DELETE removes the physical files from the backup media, deletes the record of the backup from the recovery catalog (if RMAN is connected to a recovery catalog), and updates the records of these backups in the control file to status DELETED.

In the obsolete case, what helps to clarify the difference between OBSOLETE and EXPIRED is the retention policy. If a backup item is no longer needed for recovery – because it is older than the retention policy – then it is obsolete. What does DELETE OBSOLETE do?

The RMAN DELETE command supports an OBSOLETE option, which deletes backups that are obsolete, that is, no longer needed to satisfy specified recoverability requirements. You can delete files obsolete according to the configured default retention policy, or another retention policy that you specify as an option to the DELETE OBSOLETE command. As with other forms of the DELETE command, the files deleted are removed from backup media, deleted from the recovery catalog, and marked as DELETED in the control file.

The next clarification concerns the EXPIRED status. How does an object become expired?

When the CROSSCHECK command is used to determine whether backups recorded in the repository still exist on disk or tape, if RMAN cannot locate the backups, then it updates their records in the RMAN repository to EXPIRED status. You can then use the DELETE EXPIRED command to remove records of expired backups from the RMAN repository. If the expired files still exist, then the DELETE EXPIRED command terminates with an error.

As you can, something will be deleted when using the DELETE command. It is either a physical item, or metadata. Same thing, but different.

UNDO versus Flashback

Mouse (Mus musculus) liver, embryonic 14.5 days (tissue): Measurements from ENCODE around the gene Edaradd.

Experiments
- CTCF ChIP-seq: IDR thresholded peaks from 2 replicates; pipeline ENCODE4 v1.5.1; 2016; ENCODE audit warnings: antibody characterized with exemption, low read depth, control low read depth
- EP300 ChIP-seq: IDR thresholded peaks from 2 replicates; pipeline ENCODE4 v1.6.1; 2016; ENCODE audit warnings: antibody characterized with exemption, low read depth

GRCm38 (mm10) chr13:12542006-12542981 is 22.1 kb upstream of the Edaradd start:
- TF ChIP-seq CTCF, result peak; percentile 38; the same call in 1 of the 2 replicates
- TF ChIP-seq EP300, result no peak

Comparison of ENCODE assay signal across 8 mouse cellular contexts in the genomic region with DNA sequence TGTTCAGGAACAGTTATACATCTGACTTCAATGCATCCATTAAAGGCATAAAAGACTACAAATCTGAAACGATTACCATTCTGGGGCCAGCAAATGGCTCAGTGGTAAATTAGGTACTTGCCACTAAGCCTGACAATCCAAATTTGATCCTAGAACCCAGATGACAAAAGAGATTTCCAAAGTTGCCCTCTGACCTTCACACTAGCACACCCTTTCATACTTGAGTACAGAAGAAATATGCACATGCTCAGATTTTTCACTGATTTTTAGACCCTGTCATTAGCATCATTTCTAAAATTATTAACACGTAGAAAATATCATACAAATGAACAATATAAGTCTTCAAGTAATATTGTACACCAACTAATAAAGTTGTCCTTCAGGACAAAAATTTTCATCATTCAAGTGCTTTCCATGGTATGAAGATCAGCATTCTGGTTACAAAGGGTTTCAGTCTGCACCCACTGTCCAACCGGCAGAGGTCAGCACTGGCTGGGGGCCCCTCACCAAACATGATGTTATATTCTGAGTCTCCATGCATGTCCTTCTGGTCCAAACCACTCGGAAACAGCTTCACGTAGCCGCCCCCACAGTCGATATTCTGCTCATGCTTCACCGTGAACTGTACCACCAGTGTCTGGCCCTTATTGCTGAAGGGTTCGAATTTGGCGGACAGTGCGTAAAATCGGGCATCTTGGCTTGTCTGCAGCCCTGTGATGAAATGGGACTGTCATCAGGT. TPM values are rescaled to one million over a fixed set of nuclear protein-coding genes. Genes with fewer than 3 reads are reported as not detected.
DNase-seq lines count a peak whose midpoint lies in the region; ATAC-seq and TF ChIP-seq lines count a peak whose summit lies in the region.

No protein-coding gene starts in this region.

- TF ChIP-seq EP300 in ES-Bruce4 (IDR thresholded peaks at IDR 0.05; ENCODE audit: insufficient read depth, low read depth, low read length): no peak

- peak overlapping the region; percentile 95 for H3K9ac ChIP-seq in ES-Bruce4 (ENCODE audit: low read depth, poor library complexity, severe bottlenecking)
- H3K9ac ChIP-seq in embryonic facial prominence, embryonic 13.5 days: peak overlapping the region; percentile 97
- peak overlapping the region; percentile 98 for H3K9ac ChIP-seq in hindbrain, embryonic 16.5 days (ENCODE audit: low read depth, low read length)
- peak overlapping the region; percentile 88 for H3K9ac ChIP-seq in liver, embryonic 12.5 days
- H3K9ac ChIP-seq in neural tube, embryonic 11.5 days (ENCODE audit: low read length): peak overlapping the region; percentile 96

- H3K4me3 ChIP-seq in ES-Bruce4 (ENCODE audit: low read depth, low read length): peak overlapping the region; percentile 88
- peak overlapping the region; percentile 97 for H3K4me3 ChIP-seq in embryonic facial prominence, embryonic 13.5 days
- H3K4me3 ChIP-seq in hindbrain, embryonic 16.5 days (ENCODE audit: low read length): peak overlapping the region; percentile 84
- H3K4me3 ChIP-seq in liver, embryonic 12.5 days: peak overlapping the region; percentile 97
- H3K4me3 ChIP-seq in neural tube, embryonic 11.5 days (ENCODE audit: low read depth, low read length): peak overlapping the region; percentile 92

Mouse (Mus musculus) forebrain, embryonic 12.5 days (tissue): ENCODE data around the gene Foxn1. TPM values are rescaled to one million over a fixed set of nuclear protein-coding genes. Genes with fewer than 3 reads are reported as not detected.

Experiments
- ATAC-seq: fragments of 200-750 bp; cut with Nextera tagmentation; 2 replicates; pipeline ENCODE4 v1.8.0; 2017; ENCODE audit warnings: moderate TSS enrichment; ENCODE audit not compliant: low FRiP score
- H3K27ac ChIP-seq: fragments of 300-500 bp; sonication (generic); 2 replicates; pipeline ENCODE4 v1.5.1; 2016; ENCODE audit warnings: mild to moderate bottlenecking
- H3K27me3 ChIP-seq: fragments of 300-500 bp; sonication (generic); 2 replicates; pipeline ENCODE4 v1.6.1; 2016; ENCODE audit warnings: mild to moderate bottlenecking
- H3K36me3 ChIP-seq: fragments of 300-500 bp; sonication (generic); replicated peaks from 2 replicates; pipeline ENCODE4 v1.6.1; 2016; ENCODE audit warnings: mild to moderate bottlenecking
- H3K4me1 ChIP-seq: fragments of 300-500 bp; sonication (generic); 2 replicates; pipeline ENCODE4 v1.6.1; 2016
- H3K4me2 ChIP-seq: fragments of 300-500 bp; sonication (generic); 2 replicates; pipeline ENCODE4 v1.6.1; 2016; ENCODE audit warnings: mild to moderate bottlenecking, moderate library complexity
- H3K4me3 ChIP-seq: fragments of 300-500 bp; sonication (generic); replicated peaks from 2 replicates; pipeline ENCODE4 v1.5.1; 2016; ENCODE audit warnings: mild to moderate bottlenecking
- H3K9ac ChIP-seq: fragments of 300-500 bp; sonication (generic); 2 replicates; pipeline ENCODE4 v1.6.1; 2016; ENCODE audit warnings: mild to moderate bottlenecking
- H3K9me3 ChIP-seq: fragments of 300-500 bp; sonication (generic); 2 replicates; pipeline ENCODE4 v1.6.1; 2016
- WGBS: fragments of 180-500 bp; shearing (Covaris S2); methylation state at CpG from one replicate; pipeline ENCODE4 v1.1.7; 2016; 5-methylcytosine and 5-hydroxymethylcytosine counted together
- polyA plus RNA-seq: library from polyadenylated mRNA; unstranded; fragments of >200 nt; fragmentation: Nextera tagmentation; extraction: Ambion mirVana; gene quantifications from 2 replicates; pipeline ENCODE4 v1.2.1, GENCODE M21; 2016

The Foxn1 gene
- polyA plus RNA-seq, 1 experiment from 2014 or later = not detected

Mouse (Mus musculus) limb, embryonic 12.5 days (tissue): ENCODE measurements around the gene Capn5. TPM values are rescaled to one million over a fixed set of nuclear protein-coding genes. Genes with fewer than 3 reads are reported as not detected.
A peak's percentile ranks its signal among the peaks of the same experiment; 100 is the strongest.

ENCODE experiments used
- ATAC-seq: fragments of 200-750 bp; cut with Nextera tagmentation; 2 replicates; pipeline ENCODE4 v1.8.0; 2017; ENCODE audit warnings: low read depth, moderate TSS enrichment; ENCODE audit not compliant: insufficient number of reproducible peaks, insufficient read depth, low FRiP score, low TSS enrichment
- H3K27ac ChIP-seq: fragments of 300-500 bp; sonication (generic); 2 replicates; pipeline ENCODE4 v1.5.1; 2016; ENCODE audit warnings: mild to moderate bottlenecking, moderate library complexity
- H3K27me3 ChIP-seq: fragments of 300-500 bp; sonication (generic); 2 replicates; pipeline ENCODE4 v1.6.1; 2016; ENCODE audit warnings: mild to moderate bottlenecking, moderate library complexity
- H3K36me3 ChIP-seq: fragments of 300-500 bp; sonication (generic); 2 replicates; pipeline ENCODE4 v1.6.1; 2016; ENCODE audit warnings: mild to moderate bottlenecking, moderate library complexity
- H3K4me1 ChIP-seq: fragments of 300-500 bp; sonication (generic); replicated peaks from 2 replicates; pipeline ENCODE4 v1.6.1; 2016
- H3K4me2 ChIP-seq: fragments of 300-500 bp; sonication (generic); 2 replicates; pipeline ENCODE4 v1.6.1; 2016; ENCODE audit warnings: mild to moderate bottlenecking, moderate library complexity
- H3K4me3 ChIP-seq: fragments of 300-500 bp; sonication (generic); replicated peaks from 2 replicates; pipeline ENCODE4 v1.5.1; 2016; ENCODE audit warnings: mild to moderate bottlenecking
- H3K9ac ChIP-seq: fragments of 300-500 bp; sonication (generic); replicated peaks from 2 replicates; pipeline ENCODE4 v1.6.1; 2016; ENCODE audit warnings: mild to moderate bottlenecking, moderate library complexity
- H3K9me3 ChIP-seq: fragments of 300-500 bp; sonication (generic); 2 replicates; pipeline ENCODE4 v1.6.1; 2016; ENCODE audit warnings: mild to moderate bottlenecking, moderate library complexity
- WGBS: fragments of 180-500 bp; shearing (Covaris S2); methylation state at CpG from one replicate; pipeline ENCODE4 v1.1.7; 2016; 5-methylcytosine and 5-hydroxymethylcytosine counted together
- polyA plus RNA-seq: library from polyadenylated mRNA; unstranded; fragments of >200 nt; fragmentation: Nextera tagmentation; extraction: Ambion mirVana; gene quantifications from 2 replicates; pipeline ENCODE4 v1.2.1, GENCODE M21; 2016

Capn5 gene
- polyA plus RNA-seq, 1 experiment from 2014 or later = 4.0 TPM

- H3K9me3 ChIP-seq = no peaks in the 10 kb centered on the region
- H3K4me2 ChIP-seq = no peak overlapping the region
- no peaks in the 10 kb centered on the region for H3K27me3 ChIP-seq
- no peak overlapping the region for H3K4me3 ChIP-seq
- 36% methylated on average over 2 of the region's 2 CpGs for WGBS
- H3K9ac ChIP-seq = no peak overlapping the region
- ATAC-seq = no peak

The difference between undo and redo is much clearer as those functions have been around for quite a while. REDO allows you to replay an action, much like a recording on a tape, whereas UNDO can be thought of as playing the tape in reverse to undo changes. So if UNDO lets you go back in time, and flashback lets you go back in time, what’s the difference between them?

The simple definition behind undo is that “Oracle maintains information to nullify changes made to the database.” Using undo, Oracle can “rollback an active transaction, recover a terminated transaction, provide read consistency, and recover from logical corruptions.”

Flashback features “provide ways to view past states of database objects or to return database objects to a previous state without using point-in-time media recovery.” Using flashback, Oracle can “perform queries that return past data, perform queries that return metadata that shows a detailed history of changes to the database, and recover tables or rows to a previous point in time.”

Both rely on undo data. When considering the undo management system (as in AUM), we clearly know that data for undo is stored in the UNDO tablespace. For flashback operations, is it the same undo data stored in the UNDO tablespace, or is it undo data stored in logs in the Flash Recovery Area? Or, is it a combination of both? Does it depend on which type of flashback operation is being considered?

With flashback, the flavors are (10g unless noted otherwise) Flashback Database, Flashback Table, Flashback Drop, Flashback Query (available in 9i), Flashback Version Query and Flashback Transaction Query, and Flashback Data Archive (in 11g). Flashback logs “are used to perform flashback database operations.” Flashback database differs from Flashback Table or Query in that flashback logs are specific to the database option, whereas the other two flashback features are dependent upon our “normal” undo data, so there is a difference in where the undo data comes from. Flashback logs are found only in the flash recovery area, while the UNDO datafiles can be anywhere. Once again, same thing, but different in terms of how the rewind effect is implemented.

In Closing

As you can see, there are some subtle (or not) differences between similar operations, features, and attributes. Another operation where things are mostly the same, but potential differences can arise, is in export/import. Suppose you want to work with one schema, migrate it from one database to another. In the source, you could perform a full export and at the target, import the schema. Or, at the source, export the schema, and then at the target import full. Are those equivalent operations? Something to try on your own and see if you can detect any differences.

» See All Articles by Columnist Steve Callan